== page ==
One of Crawford’s biggest complaints about Airbnb’s policy is something many guests might not be aware of: When a host cancels a reservation, even when requested, the host is not only voluntarily losing rental income but can be penalized in other, more lasting ways. For homeowners like her, who preemptively canceled reservations during the Caldor Fire — in large part to lessen the congestion created by visitors — “they are sort of blacklisted,” she wrote. They’re “put on a ‘bad child’ list of canceling too many reservations even though the situation called for it.” Even for hosts willing to accept the financial hit of refunding a reservation, the long-term loss of, say, “Super Host” status is a tougher pill to swallow.
Airbnb disputes Crawford’s claim. “[A]s it relates to the area where we’ve implemented our Extenuating Circumstances policy, none of this is accurate. Our policy makes clear that Hosts in the impacted area are allowed to cancel reservations penalty-free, meaning there are no cancellation fees or impacts to their Superhost statuses.”
A follow-up question asking what determines the area where the policy is implemented and how either a host or a guest would know if they’re considered “impacted by an event covered by this Policy” was not immediately returned.
Tahoe fights back
Crawford described Tahoe as a “tight community” and said that many of the homeowners were actively trying to discourage visitors during the fire so that firefighters would have a “smooth path” without additional people complicating their work. “We live up here, WE know what it’s like, and have a much, much better idea of what is happening,” she wrote, “and for us to be penalized for being pro-active is just ridiculous!”
According to Crawford, when the rental companies, including Airbnb, denied requests for refunds — even partial refunds — “the guests thought, well, may as well make the best of a bad situation and go up anyway.” Crawford pleaded with people on social media to stay away. “When that didn’t work, I began reaching out and blasting Airbnb and others on social media to try and get their attention.”
“[T]here was zero communication from the big rental companies and zero attempts at compensation of some sort,” she wrote. “[Th]e homeowners can’t afford to lose money any more than the guest can, however, it would have been nice to at least get their assistance to at least TRY and make a bad situation less so.”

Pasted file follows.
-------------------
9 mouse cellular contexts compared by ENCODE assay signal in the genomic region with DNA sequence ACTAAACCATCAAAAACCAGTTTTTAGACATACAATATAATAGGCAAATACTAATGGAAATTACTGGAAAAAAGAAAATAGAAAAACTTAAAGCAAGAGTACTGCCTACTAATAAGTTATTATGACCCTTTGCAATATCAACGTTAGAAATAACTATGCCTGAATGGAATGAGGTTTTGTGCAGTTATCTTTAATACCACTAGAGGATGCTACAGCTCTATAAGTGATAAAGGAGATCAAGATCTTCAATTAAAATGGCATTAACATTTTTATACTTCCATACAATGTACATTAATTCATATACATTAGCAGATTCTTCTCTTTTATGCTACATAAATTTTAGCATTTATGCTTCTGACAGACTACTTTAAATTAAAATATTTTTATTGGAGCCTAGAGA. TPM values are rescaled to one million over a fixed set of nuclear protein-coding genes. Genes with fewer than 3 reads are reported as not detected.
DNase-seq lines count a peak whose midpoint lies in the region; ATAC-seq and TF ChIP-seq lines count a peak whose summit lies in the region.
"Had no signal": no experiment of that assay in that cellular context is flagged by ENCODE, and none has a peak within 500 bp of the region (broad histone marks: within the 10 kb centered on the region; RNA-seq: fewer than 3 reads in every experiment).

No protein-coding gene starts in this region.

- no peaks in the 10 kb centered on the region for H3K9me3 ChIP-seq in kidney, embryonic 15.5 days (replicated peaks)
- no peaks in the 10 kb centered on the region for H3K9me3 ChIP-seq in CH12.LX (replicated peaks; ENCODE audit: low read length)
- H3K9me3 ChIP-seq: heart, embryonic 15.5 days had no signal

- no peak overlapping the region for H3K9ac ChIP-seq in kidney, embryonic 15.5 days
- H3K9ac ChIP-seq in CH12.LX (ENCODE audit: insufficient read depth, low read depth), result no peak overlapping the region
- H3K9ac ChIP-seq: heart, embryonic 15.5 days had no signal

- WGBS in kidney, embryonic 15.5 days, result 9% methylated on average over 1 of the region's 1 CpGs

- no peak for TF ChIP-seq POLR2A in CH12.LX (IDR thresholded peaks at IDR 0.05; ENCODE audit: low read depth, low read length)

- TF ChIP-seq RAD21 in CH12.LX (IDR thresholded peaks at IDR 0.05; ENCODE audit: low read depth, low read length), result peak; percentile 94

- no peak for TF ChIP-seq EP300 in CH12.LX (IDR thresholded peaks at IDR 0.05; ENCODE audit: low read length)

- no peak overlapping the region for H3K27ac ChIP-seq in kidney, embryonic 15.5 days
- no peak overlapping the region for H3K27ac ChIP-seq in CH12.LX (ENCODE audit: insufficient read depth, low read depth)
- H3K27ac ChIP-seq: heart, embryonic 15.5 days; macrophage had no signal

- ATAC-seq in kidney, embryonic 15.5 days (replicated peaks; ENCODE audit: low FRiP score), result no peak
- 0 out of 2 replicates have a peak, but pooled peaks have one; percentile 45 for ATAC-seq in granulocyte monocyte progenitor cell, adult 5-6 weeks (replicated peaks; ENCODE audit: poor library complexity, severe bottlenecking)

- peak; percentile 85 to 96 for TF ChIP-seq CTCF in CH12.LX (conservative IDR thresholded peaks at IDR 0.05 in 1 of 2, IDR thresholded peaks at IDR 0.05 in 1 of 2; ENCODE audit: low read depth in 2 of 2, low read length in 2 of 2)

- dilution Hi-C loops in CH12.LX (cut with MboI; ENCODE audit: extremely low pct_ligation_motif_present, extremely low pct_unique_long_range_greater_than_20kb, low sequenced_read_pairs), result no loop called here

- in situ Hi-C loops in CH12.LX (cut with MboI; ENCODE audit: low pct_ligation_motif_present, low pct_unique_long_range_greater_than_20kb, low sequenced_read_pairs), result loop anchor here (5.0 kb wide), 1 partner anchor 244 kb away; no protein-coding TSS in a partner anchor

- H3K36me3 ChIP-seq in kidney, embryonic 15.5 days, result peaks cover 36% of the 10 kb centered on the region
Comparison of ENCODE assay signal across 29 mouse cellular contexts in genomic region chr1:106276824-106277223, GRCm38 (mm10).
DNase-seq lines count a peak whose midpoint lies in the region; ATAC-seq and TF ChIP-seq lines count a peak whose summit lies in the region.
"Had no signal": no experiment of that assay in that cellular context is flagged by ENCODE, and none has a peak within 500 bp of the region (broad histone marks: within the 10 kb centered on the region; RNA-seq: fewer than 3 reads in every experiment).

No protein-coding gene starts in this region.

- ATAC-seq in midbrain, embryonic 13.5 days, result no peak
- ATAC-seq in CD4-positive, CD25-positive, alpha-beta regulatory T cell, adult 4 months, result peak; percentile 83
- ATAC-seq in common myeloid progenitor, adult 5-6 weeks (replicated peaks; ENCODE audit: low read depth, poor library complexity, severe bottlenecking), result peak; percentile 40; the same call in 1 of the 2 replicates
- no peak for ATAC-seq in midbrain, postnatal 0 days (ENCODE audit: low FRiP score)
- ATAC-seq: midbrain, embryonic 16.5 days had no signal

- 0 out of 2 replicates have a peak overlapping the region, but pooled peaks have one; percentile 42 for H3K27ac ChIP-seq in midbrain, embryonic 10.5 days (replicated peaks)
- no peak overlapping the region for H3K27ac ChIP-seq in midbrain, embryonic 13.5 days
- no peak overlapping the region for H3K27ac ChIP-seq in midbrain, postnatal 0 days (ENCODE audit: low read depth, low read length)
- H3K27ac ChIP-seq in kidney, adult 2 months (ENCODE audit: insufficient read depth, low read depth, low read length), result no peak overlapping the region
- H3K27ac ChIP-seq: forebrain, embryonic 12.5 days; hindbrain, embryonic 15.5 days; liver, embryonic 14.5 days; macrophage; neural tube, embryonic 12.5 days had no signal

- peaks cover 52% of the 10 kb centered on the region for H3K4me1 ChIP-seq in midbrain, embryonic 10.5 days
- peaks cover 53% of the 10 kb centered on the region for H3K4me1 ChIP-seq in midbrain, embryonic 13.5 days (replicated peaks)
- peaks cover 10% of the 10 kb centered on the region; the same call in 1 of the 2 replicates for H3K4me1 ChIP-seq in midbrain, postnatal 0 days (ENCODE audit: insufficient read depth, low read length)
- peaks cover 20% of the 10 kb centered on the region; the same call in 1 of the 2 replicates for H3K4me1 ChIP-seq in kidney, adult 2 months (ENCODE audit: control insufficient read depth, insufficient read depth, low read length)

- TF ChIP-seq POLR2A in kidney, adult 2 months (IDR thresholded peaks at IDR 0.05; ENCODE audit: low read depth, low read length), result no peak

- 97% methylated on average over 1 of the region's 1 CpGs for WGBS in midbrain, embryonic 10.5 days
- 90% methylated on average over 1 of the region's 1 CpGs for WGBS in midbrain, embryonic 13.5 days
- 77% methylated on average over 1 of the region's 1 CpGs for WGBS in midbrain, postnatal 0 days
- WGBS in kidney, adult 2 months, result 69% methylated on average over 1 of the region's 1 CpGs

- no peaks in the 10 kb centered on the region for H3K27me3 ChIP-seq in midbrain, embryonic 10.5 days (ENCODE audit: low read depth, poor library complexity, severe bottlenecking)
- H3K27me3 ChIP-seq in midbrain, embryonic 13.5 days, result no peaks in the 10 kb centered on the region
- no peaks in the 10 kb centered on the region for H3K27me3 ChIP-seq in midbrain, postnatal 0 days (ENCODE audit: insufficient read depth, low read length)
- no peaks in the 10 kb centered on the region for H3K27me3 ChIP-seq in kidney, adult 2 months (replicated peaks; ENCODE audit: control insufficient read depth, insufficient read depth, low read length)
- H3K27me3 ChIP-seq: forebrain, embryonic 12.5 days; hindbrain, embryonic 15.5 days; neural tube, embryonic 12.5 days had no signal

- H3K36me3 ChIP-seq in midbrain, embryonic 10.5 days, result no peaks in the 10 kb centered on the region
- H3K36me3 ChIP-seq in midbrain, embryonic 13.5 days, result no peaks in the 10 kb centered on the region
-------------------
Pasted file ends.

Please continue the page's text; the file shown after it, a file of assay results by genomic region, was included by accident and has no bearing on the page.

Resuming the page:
When I asked an Airbnb spokesperson to comment on why hazardous smoke isn’t considered an extenuating circumstance, he said that air quality has been included in the policy’s “activation” and that, “Guests can contact our Community Support team if they believe their reservation qualifies due to air quality.”
In this Tuesday, Aug. 31, 2021, file photo, an empty beach is seen after a mandatory evacuation was ordered because of the Caldor Fire in South Lake Tahoe, Calif.
Jae C. Hong/AP
But at least some Airbnb users, both guests and hosts, have been unsatisfied by the company’s response. Candace Kim’s would-be host in North Tahoe said she still doesn’t know why some cancellations are approved and refunded and others aren’t — “if those guests were just lucky” with the “support team” person they got. “It’s unclear to me,” she wrote, “how they interpret their extenuating circumstances policy.”
Crawford was more strident in her criticism of Airbnb’s handling of the Caldor Fire. “We up here in Lake Tahoe are a COMMUNITY!! We stick together and we would appreciate it if the big companies acted like they are part of our community because let’s call it for what it truly is…..we are a money-making machine for them.
“These companies…..especially Airbnb…..their motto is ‘community’….well, it would be really awesome if they started acting like one.”
Fortunately, the Caldor Fire is increasingly contained and the city of South Lake Tahoe was spared, even as many hundreds of homes were lost in El Dorado County. But the story of how Airbnb, and other large rental companies, handle these cases goes beyond one disaster.
Airbnb’s extenuating circumstances information page already makes clear that not all disasters fall under its policy. What is covered: “Natural disasters, acts of God, large-scale outages of essential utilities, volcanic eruptions, tsunamis, and other severe and abnormal weather events.” What’s not: “weather or natural conditions that are common enough to be foreseeable in that location,” which, the website clarifies, includes “hurricanes occurring during hurricane season in Florida.”
The obvious question then is whether there comes a point when wildfires in the American West are so common as to be foreseeable? And, if so, what does that mean for Airbnb’s millions of customers — hosts dependent on rental income for their livelihood and travelers trying to plan an escape during unpredictable times?
When I asked Airbnb whether wildfires might someday be excluded from the company’s extenuating circumstances protection, the response was noncommittal. “At this time, I cannot comment on future adjustments or changes to this policy.”